Today was out of this world for Science Fiction & Fantasy romance lovers! Conventioneers enjoyed a day full of mixing and mingling with some of the best names in the genre. Hosted by Linnea Sinclair, the Intergalactic Bar & Grille party returned this year and SFF romance readers enjoyed an hour of food, goodies and the company of some fabulous authors including Catherine Asaro, Marcella Burnard, Robin Hobb, Stacey Kade, Isabo Kelly, Liddy Midnight and Janet Miller (aka Cricket Starr).
Futuristic headgear was the accessory of choice.
Robin Hobb quizzed readers about sci fi books, TV shows and outer space.
Games were challenging...
...but the prizes were worth it!
But today wasn’t all fun and games, earlier in the day fans attended the "Popular Tropes And Themes And How To Write Sci Fi That Dazzles" workshop, moderated by author Ann Aguirre.
Authors Cindy Spencer Paper, Isabo Kelly, Linnea Sinclair, Ann Aguirre, Cindy Holby (aka Colby Hodge) and Beth Revis answer reader questions.
The panelists discussed some of the bestselling tropes in sci fi romance and shared which types of themes and stories are currently trending or have yet to be popularized. Aguirre said that her “ ... favorite trope has always been ragtag band intrepid freedom fighters, going up against the man against incredible odds. And yeah, I totally use that in Jax.” And we totally enjoy it in her Sirantha Jax series. In fact, Aftermath is nominated for this years RT Reviewer's Choice for Best Science Fiction Novel.
Panelist and steampunk author Cindy Spencer Pape “know[s] there's a separate workshop for steampunk, but it really is a science fiction trope, and one of my favorites. Actually lots of alternate history realities fall under the SF banner.” It was no surprise when panelist Beth Revis, known for her sci fi YA trilogy set in space, mentioned that her favorite genre trope is “ … interstellar travel—although I do have a soft spot for time travel. But interstellar travel wins out—not just because of the rich tradition of it in Firefly, Star Wars, and Star Trek, but also because that's where the fun stuff is.” Revis wasn’t the only fan of space travel on the panel, author Isabo Kelly pointed out that she has “ … yet to write a science fiction romance that doesn’t have Intergalactic Travel as part of the universe. Even if my characters never get off the planet or the space station, there are always spaceships in the background.”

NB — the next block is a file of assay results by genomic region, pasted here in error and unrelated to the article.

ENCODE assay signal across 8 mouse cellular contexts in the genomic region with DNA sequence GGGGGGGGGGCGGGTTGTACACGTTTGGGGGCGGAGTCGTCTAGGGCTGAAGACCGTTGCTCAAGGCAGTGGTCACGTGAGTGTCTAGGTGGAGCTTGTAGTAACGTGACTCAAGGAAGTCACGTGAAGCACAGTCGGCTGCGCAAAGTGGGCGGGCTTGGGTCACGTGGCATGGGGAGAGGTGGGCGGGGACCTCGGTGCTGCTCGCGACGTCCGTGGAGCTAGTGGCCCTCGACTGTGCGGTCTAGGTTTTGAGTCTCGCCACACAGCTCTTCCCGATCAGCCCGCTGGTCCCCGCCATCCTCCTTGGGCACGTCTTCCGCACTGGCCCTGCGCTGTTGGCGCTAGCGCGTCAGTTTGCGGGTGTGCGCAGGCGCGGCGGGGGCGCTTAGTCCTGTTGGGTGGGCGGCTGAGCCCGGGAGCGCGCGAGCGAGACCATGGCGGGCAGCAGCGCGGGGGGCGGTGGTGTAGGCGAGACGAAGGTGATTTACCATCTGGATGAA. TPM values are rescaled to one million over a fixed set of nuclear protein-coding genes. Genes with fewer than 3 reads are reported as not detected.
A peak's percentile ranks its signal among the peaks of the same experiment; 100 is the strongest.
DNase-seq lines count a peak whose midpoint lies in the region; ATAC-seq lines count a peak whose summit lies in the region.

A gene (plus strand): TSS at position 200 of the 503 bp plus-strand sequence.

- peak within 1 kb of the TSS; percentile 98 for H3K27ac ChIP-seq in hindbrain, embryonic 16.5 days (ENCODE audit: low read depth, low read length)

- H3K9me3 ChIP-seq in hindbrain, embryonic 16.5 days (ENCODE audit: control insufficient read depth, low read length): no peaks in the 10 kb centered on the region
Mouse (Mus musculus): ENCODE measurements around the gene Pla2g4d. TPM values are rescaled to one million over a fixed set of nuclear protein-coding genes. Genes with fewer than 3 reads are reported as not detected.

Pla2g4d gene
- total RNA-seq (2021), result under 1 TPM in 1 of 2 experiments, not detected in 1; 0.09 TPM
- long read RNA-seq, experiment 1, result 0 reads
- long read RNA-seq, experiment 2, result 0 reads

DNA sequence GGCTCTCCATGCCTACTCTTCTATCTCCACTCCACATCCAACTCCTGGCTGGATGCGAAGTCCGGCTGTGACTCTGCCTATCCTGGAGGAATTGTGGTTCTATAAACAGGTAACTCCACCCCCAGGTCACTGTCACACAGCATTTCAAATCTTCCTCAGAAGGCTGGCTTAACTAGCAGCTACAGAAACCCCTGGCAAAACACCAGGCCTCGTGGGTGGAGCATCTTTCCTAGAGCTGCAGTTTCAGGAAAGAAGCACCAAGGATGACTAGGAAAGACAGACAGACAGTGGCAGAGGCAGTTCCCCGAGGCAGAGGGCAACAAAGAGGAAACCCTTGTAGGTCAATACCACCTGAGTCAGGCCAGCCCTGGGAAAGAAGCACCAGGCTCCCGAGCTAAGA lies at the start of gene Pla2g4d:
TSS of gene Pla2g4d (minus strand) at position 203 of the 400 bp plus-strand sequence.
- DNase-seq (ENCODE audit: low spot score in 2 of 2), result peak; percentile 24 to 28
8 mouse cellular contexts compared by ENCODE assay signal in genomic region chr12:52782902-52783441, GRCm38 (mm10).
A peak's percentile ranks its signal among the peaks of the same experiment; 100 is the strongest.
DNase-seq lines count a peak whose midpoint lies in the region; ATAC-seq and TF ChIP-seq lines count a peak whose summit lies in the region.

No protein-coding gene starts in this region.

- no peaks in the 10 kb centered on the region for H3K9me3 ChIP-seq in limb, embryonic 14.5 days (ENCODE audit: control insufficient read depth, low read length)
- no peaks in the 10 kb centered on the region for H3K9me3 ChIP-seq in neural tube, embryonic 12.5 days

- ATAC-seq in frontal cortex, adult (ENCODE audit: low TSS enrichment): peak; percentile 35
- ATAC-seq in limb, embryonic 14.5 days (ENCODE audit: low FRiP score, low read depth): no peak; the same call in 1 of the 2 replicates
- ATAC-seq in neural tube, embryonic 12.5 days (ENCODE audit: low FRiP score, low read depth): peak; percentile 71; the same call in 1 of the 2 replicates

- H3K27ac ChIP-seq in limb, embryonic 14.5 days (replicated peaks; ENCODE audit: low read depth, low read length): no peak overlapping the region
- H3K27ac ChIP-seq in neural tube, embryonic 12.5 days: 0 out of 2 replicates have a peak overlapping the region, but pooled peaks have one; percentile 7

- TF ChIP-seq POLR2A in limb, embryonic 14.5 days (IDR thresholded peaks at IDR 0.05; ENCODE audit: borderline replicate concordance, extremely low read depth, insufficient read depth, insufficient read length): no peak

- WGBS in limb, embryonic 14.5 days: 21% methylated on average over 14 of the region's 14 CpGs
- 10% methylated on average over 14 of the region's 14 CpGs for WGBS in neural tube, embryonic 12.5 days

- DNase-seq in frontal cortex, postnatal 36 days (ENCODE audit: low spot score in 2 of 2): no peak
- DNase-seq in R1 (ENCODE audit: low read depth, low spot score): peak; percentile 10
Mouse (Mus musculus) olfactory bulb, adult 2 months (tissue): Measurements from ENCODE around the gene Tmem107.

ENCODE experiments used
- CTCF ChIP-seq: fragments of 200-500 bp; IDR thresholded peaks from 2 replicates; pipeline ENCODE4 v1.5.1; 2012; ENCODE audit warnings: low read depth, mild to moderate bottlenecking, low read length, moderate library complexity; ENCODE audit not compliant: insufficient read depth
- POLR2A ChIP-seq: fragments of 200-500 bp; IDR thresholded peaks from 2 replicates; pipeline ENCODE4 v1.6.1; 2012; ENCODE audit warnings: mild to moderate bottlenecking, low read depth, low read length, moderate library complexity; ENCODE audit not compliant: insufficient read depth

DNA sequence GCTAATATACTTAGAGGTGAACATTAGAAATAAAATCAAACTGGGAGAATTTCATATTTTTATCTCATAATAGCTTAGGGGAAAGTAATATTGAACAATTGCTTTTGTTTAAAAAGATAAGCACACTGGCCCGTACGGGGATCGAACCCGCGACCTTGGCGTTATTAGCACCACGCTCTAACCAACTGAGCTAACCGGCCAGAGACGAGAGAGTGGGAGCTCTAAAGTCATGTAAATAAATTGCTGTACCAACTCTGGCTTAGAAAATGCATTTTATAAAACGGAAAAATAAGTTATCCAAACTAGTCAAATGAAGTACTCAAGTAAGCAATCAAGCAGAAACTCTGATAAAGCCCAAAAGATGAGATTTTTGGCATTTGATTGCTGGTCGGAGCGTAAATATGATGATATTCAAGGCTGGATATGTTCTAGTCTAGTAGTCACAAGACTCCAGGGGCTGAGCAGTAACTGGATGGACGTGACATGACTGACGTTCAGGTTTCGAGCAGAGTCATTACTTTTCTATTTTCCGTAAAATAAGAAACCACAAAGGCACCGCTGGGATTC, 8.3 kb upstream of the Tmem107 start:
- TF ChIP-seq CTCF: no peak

Authors also gave budding writers some advice for writing in the genre. Isabo Kelly stressed the importance of developed characters, saying, "If you can't connect to the characters, you're not going to love it." Aguirre agreed, adding, "Captivate the reader, they're gonna fall for you're characters, not your science." Cindy Holby reminded aspiring authors to, "Make sure your world makes sense," and she also believes that despite whatever fantastical world a writer creates, "people are still people" and characters should be realistic so readers can connect with them.
At the end of the workshop, the audience asked the panelists some great questions including one attendee who wanted to know what the panelists thought the hardest part of writing sci fi romance is. Many of the authors including Aguirre and Pape agreed that deciding which genre to focus on, sci fi or romance, is difficult. In order to sell books, they pointed out that many sci fi romances are either futuristic romances with more of an emphasis on the relationship, or science fiction stories with a slight romance edge, but with more description of science and technology.
However, whatever your preference is when it comes to sci fi romance, one thing is for certain: genre fans at the RT Booklovers Convention had an action-packed Wednesday!
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